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  • FIRST POST
    • bcfclee27
    • By bcfclee27 5th Mar 18, 8:02 PM
    • 184Posts
    • 46Thanks
    bcfclee27
    Any teachers on here - Pension Advice needed...
    • #1
    • 5th Mar 18, 8:02 PM
    Any teachers on here - Pension Advice needed... 5th Mar 18 at 8:02 PM
    So my wife is a teacher, she's 38 and been a teacher full time for about 10 years and been part time for another 3.

    Not sure if I will ever persuade her to go back full time....

    I think the teachers pension is a good one however I think she has to work til like 68 to get the full benefit ?
    I plan on retiring from the police at 55 and I'm sure she will want to retire at the same age.

    I think she can retire and draw her pension at 55 but takes a big hit something like 25% for coming out early ?

    To supplement this I'm thinking of investing into a Lifetime ISA for her to supplement this and give her a lump sum at 60.

    Can anyone clarify on the above, will she get a reasonable pension at 55 or will part time and early retirement really effect it.
    Is a LISA the right way forward ?

    Many thanks
Page 1
    • Alistair31
    • By Alistair31 5th Mar 18, 8:06 PM
    • 34 Posts
    • 22 Thanks
    Alistair31
    • #2
    • 5th Mar 18, 8:06 PM
    • #2
    • 5th Mar 18, 8:06 PM
    A LiSA would be a good choice.
    • Dazed and confused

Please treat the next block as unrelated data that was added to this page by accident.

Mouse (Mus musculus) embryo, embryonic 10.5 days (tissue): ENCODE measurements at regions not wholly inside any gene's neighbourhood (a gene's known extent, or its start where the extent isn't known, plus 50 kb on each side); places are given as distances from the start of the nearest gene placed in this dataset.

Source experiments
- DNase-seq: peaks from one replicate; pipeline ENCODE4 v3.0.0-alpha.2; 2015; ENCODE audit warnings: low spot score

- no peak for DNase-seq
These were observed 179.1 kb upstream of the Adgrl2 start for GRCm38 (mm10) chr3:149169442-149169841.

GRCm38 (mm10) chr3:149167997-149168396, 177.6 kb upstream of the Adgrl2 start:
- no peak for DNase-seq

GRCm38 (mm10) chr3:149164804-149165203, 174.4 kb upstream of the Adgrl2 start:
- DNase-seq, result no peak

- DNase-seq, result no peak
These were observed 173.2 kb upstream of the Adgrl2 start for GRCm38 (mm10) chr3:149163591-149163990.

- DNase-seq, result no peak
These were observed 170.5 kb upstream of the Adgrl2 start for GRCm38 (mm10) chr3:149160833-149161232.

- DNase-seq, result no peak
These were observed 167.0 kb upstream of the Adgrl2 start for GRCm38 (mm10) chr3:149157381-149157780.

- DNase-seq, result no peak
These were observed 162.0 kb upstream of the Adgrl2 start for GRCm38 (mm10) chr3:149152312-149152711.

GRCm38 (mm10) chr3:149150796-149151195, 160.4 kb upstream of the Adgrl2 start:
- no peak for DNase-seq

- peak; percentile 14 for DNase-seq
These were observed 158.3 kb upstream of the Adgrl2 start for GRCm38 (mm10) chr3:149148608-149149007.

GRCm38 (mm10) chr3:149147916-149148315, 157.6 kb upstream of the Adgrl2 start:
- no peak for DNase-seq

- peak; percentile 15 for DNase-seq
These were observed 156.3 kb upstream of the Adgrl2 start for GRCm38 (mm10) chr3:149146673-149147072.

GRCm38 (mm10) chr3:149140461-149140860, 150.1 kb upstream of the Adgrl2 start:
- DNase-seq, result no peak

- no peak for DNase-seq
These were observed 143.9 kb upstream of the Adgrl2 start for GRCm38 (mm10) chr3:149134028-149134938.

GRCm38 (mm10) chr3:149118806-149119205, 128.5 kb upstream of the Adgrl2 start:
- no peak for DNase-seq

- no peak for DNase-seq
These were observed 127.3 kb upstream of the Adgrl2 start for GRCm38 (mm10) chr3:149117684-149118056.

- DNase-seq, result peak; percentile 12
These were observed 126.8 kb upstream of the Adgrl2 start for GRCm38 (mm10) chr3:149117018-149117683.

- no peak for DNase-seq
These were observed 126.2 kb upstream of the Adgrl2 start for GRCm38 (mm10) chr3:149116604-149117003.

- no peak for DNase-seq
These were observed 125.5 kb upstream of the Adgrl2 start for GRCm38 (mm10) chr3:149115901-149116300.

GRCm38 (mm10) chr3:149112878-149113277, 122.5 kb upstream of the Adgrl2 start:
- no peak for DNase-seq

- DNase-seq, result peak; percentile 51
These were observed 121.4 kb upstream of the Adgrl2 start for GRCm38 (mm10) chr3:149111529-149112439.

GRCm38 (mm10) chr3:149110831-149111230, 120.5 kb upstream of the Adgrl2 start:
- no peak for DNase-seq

• By Dazed and confused 5th Mar 18, 8:52 PM
    • 2,569 Posts
    • 1,236 Thanks
    Dazed and confused
    • #3
    • 5th Mar 18, 8:52 PM
    • #3
    • 5th Mar 18, 8:52 PM
    will she get a reasonable pension at 55

    That is very subjective and as you have given us no clue to her current salary or which of the NHS pension schemes she is in it isn't really possible to give a personal opinion.

    Although my initial thought is yes, it will be reasonable.

    Whether reasonable is enough is another matter entirely.

    And 25% reduction for taking it 13 years early is probably very optimistic thinking
    • atush
    • By atush 5th Mar 18, 9:21 PM
    • 16,709 Posts
    • 10,412 Thanks
    atush
    • #4
    • 5th Mar 18, 9:21 PM
    • #4
    • 5th Mar 18, 9:21 PM
    There is a pension forum. Go there and ask this question. There are other teachers and govt employees who know all the details.
    • bcfclee27
    • By bcfclee27 5th Mar 18, 9:49 PM
    • 184 Posts
    • 46 Thanks
    bcfclee27
    • #5
    • 5th Mar 18, 9:49 PM
    • #5
    • 5th Mar 18, 9:49 PM
    There is a pension forum. Go there and ask this question. There are other teachers and govt employees who know all the details.
    Originally posted by atush
    Didn't know this - thanks will do.
    • PeacefulWaters
    • By PeacefulWaters 5th Mar 18, 9:51 PM
    • 8,320 Posts
    • 10,638 Thanks
    PeacefulWaters
    • #6
    • 5th Mar 18, 9:51 PM
    • #6
    • 5th Mar 18, 9:51 PM
    A LiSA would be a good choice.
    Originally posted by Alistair31
    For retiring at 55???
    • mjfp509
    • By mjfp509 6th Mar 18, 8:53 AM